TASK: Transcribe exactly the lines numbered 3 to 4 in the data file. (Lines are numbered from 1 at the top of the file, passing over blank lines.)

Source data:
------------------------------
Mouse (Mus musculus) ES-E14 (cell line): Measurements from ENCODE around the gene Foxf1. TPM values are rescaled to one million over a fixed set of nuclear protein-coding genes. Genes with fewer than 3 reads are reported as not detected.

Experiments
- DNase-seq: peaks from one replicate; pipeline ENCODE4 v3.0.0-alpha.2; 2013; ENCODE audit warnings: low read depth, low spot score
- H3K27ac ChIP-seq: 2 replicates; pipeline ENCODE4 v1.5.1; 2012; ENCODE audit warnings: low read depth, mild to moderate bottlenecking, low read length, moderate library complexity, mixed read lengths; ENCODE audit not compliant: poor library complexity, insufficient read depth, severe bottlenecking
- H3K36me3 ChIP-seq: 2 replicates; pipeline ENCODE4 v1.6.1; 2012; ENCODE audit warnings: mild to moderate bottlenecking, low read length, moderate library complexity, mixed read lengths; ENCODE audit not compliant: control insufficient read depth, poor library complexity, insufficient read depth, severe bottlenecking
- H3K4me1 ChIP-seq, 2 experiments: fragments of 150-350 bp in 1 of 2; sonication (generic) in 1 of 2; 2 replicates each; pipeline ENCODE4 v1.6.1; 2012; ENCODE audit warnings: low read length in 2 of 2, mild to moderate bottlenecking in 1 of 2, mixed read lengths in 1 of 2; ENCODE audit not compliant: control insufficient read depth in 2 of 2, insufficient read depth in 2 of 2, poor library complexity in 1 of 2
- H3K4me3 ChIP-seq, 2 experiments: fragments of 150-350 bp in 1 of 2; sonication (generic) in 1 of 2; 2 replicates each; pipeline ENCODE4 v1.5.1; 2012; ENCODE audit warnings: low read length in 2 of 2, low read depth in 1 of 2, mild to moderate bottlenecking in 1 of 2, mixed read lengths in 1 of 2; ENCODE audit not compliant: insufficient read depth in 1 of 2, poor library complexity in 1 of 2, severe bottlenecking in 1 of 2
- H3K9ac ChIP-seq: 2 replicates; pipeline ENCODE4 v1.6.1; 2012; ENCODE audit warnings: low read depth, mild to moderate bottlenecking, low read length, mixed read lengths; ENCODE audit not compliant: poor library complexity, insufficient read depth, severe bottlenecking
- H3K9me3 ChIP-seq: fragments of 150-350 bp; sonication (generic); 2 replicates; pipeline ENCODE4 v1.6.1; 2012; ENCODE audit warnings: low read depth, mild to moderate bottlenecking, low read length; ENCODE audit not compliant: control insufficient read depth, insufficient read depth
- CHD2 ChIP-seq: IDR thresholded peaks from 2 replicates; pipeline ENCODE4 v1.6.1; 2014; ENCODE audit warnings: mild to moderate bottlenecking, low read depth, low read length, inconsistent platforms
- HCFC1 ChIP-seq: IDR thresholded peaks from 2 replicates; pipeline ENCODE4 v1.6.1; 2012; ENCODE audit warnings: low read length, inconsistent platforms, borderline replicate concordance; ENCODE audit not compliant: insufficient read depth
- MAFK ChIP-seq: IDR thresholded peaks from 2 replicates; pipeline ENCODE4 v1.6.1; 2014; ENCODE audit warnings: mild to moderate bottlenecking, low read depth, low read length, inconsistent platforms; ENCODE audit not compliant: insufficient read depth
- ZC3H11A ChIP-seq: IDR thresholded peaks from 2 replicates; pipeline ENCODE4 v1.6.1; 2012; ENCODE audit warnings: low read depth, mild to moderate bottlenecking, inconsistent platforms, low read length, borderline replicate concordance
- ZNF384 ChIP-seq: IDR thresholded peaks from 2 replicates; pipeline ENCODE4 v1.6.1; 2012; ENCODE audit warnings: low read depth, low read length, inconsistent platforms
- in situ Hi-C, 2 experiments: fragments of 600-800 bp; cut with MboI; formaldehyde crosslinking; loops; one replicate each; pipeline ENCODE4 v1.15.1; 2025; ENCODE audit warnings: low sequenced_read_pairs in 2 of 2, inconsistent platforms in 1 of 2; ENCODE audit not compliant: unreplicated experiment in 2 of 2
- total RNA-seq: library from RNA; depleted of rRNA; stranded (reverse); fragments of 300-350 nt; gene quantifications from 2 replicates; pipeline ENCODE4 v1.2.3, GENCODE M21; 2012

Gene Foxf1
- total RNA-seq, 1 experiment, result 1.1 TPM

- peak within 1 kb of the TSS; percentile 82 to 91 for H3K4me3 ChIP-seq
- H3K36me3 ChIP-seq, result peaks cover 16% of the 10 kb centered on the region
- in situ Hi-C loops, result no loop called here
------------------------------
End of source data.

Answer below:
- DNase-seq: peaks from one replicate; pipeline ENCODE4 v3.0.0-alpha.2; 2013; ENCODE audit warnings: low read depth, low spot score
- H3K27ac ChIP-seq: 2 replicates; pipeline ENCODE4 v1.5.1; 2012; ENCODE audit warnings: low read depth, mild to moderate bottlenecking, low read length, moderate library complexity, mixed read lengths; ENCODE audit not compliant: poor library complexity, insufficient read depth, severe bottlenecking